The Chicago businessman and critic Osborn Andreas was impressed by Purdy's work, and in 1956 he subsidized the publication of about 1,000 copies of Don't Call Me by My Right Name. In the same year Purdy's friend Jorma Jules Sjoblom borrowed money to subsidize the printing of Purdy's novella 63: Dream Palace. Purdy sent copies of both these works to a number of authors and critics in England and America. Edith Sitwell admired them and was instrumental in persuading Victor Gollancz to publish an English edition of both works under the title 63: Dream Palace.
Purdy received enthusiastic reviews from such literary figures as Angus Wilson and John Cowper Powys, and the attention the book received attracted American publishers. The same material, with two stories added, was brought out in the United States under the title Color of Darkness in 1957 by New Directions.
Purdy received a National Institute of Arts and Letters grant and a Guggenheim fellowship in 1958. Malcolm was published in the following year and received much praise, including an enthusiastic review by Dorothy Parker. The novel has been translated into fifteen languages and was adapted for the stage by Edward Albee in 1966.
Purdy settled in New York City in 1960. He received a Ford Foundation grant in 1961 and a second Guggenheim in 1962. Malcolm was followed in 1960 by The Nephew and in 1961 by Children Is All, a collection of stories and plays. His best-known play, "Cracks," was produced off-Broadway in 1963. The satiric novel Cabot Wright Begins appeared in 1964, and the controversial Eustace Chisholm and the Works in 1967.
In the next two decades, Purdy published eleven more novels including I Am Elijah Thrush (1972); The House of the Solitary Maggot (1974); In a Shallow Grave (1976); Narrow Rooms (1978); Mourners Below (1981); and On Glory's Course (1984) which was nominated for the P.E.N.-Faulkner Award in 1985. Purdy has also authored several collections of short stories, poems, and plays. Several of the plays have been produced off-Broadway and in regional theaters, and Purdy poems have been set to music by Richard Hundley and Robert Helps. In 1982, Purdy visited Israel, Finland, and Germany as a lecturer for the United States Information Agency. His most recent publication is the collection Candles of Your Eyes (1986).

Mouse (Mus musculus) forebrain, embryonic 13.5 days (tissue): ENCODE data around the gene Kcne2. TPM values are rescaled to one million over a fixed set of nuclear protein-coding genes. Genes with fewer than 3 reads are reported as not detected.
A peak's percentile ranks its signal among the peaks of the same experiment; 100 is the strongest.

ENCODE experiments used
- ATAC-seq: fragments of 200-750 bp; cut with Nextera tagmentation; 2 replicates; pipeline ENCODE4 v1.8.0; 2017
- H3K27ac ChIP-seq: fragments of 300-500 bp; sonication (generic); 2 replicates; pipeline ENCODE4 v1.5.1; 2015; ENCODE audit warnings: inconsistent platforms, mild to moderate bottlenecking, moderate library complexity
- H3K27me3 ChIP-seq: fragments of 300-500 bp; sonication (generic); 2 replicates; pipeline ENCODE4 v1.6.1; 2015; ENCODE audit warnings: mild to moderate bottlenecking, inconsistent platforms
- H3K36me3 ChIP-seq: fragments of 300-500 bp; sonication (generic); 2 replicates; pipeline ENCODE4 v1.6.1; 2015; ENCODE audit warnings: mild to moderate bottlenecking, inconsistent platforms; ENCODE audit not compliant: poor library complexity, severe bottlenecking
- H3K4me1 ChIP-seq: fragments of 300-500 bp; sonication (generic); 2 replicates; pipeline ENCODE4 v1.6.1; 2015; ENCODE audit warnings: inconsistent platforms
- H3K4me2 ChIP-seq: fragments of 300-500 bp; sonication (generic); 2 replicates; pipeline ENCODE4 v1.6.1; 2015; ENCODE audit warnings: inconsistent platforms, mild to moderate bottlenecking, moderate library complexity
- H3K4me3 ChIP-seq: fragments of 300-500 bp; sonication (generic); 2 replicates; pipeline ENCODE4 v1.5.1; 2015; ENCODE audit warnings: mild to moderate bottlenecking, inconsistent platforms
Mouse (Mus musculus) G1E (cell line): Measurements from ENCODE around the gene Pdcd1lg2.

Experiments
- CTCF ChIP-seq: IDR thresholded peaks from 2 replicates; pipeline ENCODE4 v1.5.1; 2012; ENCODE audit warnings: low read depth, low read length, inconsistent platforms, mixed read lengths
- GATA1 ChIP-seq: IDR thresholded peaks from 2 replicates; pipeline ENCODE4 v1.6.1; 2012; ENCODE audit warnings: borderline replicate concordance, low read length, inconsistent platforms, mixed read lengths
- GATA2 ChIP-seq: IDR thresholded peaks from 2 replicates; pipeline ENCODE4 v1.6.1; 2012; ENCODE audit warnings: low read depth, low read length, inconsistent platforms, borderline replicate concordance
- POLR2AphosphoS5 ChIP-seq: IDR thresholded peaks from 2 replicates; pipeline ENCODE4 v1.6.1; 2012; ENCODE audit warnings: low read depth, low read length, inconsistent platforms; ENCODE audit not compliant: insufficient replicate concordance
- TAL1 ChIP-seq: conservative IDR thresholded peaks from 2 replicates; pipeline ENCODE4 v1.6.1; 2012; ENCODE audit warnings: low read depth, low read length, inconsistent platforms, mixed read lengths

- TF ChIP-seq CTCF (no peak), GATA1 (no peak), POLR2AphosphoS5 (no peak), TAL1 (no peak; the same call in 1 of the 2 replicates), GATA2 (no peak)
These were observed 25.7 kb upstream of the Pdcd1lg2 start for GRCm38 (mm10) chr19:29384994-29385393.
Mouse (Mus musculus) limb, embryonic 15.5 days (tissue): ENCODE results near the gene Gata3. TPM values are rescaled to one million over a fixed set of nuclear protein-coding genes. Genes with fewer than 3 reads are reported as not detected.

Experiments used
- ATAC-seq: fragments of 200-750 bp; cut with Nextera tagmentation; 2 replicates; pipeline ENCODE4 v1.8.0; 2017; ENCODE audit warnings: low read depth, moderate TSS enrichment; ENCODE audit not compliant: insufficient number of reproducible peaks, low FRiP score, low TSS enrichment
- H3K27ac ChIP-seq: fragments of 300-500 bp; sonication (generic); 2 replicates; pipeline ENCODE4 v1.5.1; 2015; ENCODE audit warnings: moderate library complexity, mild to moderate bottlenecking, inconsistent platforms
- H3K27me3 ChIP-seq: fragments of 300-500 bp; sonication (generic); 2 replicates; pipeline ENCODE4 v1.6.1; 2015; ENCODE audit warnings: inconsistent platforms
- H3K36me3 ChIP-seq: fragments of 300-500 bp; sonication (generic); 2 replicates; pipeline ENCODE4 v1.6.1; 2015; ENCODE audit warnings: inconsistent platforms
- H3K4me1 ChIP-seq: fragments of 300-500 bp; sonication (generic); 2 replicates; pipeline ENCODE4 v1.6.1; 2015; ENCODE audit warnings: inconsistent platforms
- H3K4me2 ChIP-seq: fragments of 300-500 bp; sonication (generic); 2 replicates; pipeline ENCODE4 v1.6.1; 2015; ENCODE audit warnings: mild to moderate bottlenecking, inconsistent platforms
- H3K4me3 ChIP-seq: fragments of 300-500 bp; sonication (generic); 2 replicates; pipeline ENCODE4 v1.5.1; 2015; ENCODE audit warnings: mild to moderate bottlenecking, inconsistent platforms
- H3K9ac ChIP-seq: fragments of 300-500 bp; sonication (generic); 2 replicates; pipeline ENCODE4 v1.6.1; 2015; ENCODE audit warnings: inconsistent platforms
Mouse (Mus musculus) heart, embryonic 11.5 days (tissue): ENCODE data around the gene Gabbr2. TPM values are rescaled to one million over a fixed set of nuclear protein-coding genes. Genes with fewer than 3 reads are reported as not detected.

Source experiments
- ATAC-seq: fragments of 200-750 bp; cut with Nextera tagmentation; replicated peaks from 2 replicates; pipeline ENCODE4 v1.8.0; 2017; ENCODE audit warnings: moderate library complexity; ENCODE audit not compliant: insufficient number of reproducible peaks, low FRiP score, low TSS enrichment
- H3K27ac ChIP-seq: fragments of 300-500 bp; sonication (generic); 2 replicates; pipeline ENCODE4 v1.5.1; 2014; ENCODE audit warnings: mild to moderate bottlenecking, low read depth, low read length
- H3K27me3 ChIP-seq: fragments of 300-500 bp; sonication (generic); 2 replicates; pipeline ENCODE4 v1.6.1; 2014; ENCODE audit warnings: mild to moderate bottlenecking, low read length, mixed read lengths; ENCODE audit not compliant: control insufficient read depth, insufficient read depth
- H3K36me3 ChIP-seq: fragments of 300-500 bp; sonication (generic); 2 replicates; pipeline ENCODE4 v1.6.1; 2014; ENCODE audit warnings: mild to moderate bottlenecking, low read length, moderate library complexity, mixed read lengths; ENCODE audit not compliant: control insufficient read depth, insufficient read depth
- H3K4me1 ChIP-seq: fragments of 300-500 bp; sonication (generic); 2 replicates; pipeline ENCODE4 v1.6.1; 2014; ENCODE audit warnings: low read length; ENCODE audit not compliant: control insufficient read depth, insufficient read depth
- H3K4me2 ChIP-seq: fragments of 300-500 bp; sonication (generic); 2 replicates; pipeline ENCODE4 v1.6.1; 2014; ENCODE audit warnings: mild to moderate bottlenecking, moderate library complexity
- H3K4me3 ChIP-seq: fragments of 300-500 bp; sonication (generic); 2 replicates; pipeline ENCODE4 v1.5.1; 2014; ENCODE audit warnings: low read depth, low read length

- American fiction -- 20th Century
- American literature -- 20th century
- Authors and patrons
- Authors and publishers
- Bowles, Paul, 1910-1999
- Brenan, Gerald, 1894-1987
- Canavaggia, Marie
- Druce, Juliette
- Gallup, Donald, 1913-2000
- Gollancz, Victor, 1893-1967
- Hellman, Lillian, 1905-1984
- Laughlin, James, 1914-1997
- MacLeish, Norman
- Olsen, Eugene
- Pearson, Norman Holmes, 1909-1975
- Porter, Katherine Anne, 1890-1980
- Powys, John Cowper, 1872-1963
- Purdy, James, 1914-2009
- Rood, John
- Sitwell, Edith, 1887-1964
- Van Vechten, Carl, 1880-1964
- Guide to the James Purdy Papers
- Under Revision
- by Diane J. Ducharme
- April 1990
- Description rules
- Beinecke Manuscript Unit Archival Processing Manual
- Language of description note
- Finding aid written in English.
Part of the Beinecke Rare Book and Manuscript Library Repository